2014 - 1,037
For the third consecutive year, a North Dakota Highway Patrol trooper received national recognition at the Commercial Vehicle Safety Alliance’s North American Inspectors Championship. Last week in Pittsburgh, Pa., Trooper Josh Anderson placed third in North American Standards Level 1 Inspection.
Anderson, a CVSA-certified North American Standard inspector, is stationed in Minot and works in the NDHP’s Motor Carrier Division. He competed against 49 roadside inspectors representing jurisdictions across North America.
“We are pleased that Trooper Anderson was recognized for his knowledge and skills with the motor carrier industry,” said Colonel Gerhart. “His dedication is a reflection of the level of service that troopers provide to North Dakota citizens every day.”
CVSA is an international not-for-profit organization comprised of federal motor carrier safety officials and industry representatives from the U.S., Canada and Mexico. Their mission is to promote commercial motor vehicle safety and security by providing leadership to enforcement, industry and policy makers.
North Dakota Highway Patrol troopers instructed a 2-day training in Watford City that taught law enforcement officers how to effectively respond to incidents of active violence. Officers from the Watford City Police Department and deputies from the McKenzie County Sheriff’s Department received the training.
Active threat response training provides instruction on responding to any acts of violence. The training gives information and teaches tactics to allow responding officers from all law enforcement agencies to work together to rapidly intervene in a crisis situation to minimize injuries and deaths.
The Highway Patrol recognized the need for this training and developed a course based on national standards to train all troopers. The Highway Patrol plans to offer this training to state, local and county law enforcement agencies.
Colonel Michael Gerhart, Jr., superintendent of the North Dakota Highway Patrol, announces the retirement of Colonel James Prochniak after nearly 27 years of distinguished service. Prochniak’s retirement was effective June 30.
Prochniak began his career with the NDHP in August 1987 by attending the academy. He was stationed in Bismarck, Minnewaukan, Casselton, and Fargo. In 2009, Prochniak was appointed to the rank of superintendent. He was stationed in Bismarck until his retirement.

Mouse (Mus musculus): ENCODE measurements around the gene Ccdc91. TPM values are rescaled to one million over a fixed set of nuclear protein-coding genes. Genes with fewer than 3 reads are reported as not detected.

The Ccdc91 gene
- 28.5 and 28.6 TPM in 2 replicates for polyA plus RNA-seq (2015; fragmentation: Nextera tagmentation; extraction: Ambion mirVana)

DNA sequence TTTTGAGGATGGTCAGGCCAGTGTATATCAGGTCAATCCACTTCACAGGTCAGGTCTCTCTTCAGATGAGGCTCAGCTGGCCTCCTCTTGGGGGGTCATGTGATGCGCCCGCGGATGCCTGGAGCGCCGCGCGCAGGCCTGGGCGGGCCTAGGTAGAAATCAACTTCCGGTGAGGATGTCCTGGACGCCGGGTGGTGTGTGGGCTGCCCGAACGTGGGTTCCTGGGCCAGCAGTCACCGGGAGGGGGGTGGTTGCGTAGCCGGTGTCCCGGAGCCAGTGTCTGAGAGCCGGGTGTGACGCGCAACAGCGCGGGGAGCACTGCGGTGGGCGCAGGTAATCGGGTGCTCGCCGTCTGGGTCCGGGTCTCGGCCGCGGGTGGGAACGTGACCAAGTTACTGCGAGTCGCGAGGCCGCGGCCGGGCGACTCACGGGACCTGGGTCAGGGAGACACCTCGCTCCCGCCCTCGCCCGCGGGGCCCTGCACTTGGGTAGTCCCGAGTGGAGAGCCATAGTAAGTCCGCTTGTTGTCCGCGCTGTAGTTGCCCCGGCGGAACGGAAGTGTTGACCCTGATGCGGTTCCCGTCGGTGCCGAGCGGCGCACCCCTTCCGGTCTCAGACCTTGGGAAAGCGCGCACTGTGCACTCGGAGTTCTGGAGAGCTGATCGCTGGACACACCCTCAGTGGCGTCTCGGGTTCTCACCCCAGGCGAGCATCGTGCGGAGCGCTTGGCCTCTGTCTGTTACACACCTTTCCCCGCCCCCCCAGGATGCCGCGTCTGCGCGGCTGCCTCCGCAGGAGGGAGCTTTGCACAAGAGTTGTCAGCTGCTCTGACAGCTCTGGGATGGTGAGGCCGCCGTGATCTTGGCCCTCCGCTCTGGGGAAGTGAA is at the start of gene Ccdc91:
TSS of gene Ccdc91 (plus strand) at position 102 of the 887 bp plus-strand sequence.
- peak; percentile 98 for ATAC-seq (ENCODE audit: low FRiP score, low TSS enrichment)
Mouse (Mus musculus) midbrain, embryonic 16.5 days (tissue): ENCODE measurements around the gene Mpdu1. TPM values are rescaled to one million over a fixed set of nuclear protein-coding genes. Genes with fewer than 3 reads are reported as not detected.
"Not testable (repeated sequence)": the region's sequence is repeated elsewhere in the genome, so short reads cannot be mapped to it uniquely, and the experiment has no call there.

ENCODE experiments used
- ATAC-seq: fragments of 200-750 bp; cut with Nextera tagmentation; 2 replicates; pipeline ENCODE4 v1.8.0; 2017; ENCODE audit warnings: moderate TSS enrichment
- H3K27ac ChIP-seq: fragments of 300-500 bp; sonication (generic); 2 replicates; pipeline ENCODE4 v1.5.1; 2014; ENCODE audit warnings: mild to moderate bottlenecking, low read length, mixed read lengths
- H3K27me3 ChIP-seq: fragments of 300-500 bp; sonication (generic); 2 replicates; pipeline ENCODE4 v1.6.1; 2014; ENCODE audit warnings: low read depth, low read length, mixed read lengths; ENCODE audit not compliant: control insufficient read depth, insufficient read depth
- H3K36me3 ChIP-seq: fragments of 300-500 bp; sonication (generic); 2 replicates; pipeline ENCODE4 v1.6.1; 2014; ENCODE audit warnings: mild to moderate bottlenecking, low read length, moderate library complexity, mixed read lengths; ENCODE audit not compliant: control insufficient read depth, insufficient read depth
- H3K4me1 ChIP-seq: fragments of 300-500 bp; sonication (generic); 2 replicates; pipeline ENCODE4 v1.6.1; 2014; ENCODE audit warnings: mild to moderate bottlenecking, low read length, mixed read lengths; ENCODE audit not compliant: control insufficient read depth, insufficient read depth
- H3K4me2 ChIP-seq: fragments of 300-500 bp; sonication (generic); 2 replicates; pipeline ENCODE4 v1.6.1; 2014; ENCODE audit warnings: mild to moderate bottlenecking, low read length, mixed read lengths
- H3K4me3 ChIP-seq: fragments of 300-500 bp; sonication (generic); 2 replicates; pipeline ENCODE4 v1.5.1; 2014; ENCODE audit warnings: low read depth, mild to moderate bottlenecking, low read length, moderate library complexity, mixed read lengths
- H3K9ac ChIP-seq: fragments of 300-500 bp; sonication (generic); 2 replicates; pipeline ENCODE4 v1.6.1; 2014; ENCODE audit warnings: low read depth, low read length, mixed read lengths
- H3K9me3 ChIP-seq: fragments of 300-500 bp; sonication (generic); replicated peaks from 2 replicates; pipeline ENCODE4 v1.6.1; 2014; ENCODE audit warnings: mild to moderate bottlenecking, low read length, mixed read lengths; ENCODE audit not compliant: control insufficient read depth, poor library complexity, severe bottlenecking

Prochniak was awarded the NDHP Meritorious Service Medal for serving with honor and merit.
Last week, troopers and civilian safety inspectors from the North Dakota Highway Patrol participated in the largest targeted commercial vehicle enforcement and educational program in the world. Roadcheck, sponsored by the Commercial Vehicle Safety Alliance, was held June 3-5 and troopers statewide participated.
During this 72-hour time frame, 440 inspections were completed with 574 violations detected. Forty vehicles and 12 drivers were placed out-of-service. The majority of the vehicles placed out-of-service had brake, tire, or load securement violations. Several vehicles had multiple violations.
CVSA is an international not-for-profit organization comprised of local, state, provincial, territorial, and federal motor carrier safety officials and industry representatives from the United States, Canada, and Mexico. CVSA’s mission is to promote commercial motor vehicle safety and security by providing leadership to enforcement, industry, and policy makers.
Troopers in the North Dakota Highway Patrol’s southwest region partnered with Mandan school officials yesterday to conduct a trooper on a bus event. One violation was detected during the enforcement.
The program involves a trooper riding on a school bus during a regular route to observe drivers. If a violation occurs, the trooper will radio the information to a trooper in a nearby squad car. A traffic stop will be initiated and enforcement action taken. These efforts remind the public of dangers created when motorists fail to stop for school buses when children are loading and unloading.
The enforcement consequence for failing to stop as required for a school bus is a $100 fine and six points on the violator’s driving record. In addition, the registered owner of the vehicle may also be assessed a $100 fine.